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Moving through the succession process: F & B Rentals’ Alberto Pianelli shares his experience

By Connie Lannan

April 17, 2023

Left to right, Jessica and Robert Shipley along with Alberto Pianelli and his wife, Carisa Pianelli.

Alberto Pianelli grew up in his family’s rental operation, F & B Rentals in Santa Ana, Calif., but he knew he had to take a different route for a while. He went to school and became a drug and alcohol counselor for adolescents in Los Angeles. At age 27, after receiving a call from his father, he returned to the business ready to eventually “take over.”

Pianelli remembered that fateful call from his father, Robert Shipley, inquiring about his interest in coming back to the business.

“He said, ‘Hey, what interest do you have in taking over the business? Do you want to come back and do this?’ I saw it as an opportunity to keep our family legacy going. I felt comfortable with the rental industry. I felt like the experience that I had working in mental health and going to school really helped me understand people a lot more. That helped transition me to come back,” Pianelli said during an interview that aired in the “Peer Talk Podcast” with Dan Crowley, president, Peer Executive Groups, Philadelphia, who conducts many of the American Rental Association’s (ARA) Peer Advisory Groups.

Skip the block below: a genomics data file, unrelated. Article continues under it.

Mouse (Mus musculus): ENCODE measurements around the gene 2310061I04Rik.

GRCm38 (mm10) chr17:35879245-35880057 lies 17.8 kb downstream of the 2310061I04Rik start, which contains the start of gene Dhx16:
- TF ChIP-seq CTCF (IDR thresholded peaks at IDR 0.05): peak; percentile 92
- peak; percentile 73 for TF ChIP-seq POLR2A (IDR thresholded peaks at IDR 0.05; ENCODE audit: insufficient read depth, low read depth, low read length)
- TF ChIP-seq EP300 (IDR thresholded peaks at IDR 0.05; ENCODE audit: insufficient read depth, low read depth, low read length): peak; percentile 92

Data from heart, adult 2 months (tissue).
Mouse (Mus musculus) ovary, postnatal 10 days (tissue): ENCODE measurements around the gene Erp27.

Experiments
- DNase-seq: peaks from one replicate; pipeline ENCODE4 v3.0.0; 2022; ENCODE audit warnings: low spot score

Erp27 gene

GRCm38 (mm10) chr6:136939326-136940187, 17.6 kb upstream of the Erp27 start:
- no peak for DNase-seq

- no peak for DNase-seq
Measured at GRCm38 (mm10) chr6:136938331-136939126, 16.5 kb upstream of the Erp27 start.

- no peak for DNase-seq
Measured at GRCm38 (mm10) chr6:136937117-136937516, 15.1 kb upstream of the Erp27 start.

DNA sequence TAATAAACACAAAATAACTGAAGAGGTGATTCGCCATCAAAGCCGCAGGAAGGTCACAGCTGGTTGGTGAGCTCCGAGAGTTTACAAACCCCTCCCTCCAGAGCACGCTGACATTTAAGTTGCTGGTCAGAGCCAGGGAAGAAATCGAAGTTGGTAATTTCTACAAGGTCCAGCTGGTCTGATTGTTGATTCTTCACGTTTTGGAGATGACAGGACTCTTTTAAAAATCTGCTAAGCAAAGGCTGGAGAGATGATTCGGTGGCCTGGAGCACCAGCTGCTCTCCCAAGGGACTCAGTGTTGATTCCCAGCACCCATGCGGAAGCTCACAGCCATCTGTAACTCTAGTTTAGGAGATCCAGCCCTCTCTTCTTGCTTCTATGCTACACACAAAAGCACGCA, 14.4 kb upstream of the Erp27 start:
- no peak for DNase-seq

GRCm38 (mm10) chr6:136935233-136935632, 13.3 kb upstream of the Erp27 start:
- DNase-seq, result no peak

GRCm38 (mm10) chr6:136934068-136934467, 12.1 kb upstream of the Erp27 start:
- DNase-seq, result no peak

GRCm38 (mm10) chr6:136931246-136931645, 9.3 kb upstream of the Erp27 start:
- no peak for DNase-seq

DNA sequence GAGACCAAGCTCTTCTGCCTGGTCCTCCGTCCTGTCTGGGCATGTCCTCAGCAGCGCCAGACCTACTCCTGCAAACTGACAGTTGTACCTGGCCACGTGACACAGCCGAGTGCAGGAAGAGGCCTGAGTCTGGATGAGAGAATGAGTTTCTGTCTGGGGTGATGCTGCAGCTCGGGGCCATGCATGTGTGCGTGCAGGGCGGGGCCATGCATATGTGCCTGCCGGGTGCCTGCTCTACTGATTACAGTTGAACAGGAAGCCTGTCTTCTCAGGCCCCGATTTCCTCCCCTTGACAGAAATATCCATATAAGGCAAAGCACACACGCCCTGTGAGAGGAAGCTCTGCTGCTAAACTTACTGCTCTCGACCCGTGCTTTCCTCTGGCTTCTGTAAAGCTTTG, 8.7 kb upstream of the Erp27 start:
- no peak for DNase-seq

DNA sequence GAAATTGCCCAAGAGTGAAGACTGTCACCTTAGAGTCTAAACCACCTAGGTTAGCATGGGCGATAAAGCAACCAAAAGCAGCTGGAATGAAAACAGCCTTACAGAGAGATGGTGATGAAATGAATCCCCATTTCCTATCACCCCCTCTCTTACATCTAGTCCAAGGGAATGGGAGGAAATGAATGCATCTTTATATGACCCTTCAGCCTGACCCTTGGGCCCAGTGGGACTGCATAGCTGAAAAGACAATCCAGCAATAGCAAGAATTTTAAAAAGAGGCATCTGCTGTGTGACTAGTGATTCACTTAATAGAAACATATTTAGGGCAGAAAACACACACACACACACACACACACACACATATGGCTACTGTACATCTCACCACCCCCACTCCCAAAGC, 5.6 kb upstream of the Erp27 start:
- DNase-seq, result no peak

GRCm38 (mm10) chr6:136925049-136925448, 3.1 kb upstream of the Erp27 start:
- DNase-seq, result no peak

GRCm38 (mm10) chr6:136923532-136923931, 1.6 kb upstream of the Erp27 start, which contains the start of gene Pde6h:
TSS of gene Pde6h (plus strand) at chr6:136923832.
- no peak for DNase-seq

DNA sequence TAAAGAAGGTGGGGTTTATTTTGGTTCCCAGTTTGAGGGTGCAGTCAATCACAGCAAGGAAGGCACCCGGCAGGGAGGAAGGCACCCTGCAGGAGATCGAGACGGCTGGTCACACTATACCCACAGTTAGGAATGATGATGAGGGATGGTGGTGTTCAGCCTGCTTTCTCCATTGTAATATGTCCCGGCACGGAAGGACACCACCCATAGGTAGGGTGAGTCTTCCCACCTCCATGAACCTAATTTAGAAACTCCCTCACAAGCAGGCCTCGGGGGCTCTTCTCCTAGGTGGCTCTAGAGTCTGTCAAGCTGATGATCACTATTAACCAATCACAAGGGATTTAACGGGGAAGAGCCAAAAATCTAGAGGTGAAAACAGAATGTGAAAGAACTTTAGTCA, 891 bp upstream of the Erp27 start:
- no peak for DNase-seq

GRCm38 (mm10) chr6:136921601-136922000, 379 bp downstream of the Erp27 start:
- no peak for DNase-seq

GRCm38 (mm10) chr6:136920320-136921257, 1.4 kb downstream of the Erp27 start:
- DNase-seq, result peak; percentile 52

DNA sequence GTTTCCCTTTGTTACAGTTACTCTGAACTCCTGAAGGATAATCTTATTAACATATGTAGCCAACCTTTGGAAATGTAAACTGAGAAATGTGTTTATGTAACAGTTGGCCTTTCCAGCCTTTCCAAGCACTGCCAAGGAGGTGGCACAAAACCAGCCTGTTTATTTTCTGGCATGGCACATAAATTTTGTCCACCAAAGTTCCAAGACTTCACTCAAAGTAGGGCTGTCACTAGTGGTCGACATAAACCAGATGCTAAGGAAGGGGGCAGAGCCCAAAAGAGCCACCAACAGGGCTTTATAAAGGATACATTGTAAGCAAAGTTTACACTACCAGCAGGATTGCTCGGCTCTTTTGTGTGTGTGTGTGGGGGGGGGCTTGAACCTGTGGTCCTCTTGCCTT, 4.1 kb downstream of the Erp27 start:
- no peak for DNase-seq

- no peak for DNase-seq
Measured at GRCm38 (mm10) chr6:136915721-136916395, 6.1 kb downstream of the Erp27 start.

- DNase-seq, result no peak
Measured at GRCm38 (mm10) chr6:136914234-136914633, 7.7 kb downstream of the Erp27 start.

That was in 2013. Starting as a salesperson, he moved to assistant manager and then manager. He kept learning all aspects of the business.

That education has primarily been through being part of different experiences, Pianelli notes. “I am taking an active role in learning these areas of the business. I am given the opportunity to look at a situation, study it and see what is best for the company at the time. A lot of things I have learned have come from a situation happening in front of us. I got involved in helping deal with it,” he says.